Women and youth rise up in Sudan
Venezuela: Last month, as United States president Donald Trump was warning that “all options are on the table” in his bid to remove Venezuelan president Nicolás Maduro from power, two Russian air force jets landed at Simón Bolívar International Airport near Caracas. The large planes, carrying troops and equipment, were not hard to spot. Nor was a Russian-chartered tanker, the Serengeti, which arrived off the coast to assist Venezuela to keep exporting its crude oil.
Meanwhile, China, another of Maduro’s supporters, was proving equally defiant, resisting calls for new elections and accusing Washington of causing devastating power blackouts across Venezuela.
Earlier this week, the standoff became more heated, after United States Secretary of State Mike Pompeo toured the region and directly attacked Russia and China for their support of Maduro. The White House has led a growing international push to recognise opposition figure Juan Guaidó as interim leader.
During a visit to four countries in South America, Pompeo said China’s estimated $US60 billion in loans to Venezuela had “helped destroy” it and had been used by Maduro to crush political enemies and prop up wasteful spending programs. Russia, Pompeo said, had engaged in “obvious provocations”.
In response, a Chinese foreign ministry spokesperson accused the US of spreading chaos and “treating Latin America as its backyard”. China’s ambassador to Chile, Xu Bu, told a local newspaper “Mr Pompeo has lost his mind”. Russia accused Trump of violating international law.
Analysts said Pompeo’s trip was aimed at shoring up support for Guaidó amid concerns that the effort to remove Maduro has stalled.
Back in Venezuela, the population faces rolling blackouts and worsening food and water shortages. Hospitals have asked patients to bring their own gloves to surgery, and churches, synagogues and mosques have posted record attendances as people seek aid and solace. According to the United Nations, about 5500 people flee the country every day.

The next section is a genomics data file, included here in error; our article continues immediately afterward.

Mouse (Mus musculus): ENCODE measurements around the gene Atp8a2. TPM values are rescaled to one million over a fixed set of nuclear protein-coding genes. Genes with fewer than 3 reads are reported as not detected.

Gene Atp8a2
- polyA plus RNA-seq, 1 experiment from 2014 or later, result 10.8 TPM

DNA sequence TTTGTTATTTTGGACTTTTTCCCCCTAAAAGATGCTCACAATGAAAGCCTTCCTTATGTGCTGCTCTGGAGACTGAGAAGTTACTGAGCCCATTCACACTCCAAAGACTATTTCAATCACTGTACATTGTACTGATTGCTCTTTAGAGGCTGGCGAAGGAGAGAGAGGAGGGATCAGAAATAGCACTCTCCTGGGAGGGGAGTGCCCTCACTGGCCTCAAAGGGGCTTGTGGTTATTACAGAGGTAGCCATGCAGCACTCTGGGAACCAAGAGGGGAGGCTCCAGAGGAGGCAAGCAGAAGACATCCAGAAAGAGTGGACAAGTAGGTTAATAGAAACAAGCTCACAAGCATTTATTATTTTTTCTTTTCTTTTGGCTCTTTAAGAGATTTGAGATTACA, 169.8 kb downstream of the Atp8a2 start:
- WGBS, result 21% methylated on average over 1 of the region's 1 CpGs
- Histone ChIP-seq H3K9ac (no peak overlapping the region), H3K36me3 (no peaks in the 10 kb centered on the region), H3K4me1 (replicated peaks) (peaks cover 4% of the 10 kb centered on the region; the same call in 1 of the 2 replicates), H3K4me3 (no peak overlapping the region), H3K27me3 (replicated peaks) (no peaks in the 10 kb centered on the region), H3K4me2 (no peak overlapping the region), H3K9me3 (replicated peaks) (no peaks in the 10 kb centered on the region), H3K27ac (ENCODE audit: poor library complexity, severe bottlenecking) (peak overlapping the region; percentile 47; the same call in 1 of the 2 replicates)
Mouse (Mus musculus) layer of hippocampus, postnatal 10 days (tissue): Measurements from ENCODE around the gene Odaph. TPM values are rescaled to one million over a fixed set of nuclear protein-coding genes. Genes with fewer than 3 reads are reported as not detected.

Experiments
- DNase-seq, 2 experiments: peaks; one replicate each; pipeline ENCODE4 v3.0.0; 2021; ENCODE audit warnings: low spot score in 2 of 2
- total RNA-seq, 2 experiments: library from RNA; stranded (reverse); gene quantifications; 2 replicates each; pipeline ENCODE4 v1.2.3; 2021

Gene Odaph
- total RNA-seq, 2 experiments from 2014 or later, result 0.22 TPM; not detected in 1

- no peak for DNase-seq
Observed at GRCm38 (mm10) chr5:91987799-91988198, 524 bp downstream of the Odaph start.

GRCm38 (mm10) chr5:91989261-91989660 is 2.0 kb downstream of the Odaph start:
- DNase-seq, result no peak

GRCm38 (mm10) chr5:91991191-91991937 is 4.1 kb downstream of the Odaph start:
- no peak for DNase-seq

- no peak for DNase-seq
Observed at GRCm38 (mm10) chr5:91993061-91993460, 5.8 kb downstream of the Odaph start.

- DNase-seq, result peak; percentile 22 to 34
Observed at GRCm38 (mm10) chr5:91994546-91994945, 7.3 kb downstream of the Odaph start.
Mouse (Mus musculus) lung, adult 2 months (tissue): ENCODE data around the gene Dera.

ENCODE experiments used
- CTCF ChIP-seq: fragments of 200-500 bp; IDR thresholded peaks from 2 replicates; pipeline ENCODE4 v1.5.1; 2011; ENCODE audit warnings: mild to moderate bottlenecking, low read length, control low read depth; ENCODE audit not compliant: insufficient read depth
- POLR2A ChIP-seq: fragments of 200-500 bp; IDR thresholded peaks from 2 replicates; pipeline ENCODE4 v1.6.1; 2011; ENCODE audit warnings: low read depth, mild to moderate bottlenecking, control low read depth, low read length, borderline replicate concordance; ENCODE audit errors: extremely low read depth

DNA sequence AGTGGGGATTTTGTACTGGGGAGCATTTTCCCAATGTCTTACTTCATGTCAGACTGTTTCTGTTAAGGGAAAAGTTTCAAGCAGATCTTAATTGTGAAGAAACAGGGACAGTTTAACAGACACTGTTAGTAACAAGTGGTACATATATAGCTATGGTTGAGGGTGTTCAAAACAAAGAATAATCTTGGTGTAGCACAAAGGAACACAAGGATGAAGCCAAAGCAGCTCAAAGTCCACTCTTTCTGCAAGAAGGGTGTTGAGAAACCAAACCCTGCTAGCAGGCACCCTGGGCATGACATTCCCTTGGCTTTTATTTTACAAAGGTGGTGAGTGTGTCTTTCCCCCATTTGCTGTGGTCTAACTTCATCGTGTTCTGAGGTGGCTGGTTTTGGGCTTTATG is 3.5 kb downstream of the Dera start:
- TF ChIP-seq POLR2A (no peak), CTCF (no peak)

New Zealand: On Monday morning, the International Committee of the Red Cross went public with a five-year-old secret: three of its aid workers had been kidnapped by Daesh in Syria and at least one, a New Zealander, could still be alive.
The Red Cross named the three as Louisa Akavi, a 62-year-old nurse from New Zealand, and Alaa Rajab and Nabil Bakdounes, both drivers from Syria.
Senior New Zealand officials and local media outlets have known about Akavi’s abduction for years, but agreed to keep quiet to improve her chances of surviving. She is believed to have been held hostage by Daesh in its final holdout of Baghouz, a small town that was finally defeated by Kurdish-led forces last month. New Zealand’s last confirmed identification of Akavi came as late as January. The whereabouts of Rajab and Bakdounes are unknown.
The Red Cross said it went public because Daesh’s loss of its remaining territory meant “there is an extra risk of losing track of Louisa”. But New Zealand’s prime minister, Jacinda Ardern, said Akavi’s fate should not have been made public. Ardern, who said little more, was reportedly concerned that Akavi’s captors might consider it too risky to keep her alive after being publicly identified. But the Red Cross’s operations head, Dominik Stillhart, said the decision to name Akavi was made in “full alignment” with the New Zealand government.
During the past five years, Daesh has requested payment for Akavi’s release and provided her insurance number, which she kept with her, as proof of life. New Zealand has a strict policy of refusing to pay ransoms. The search continues.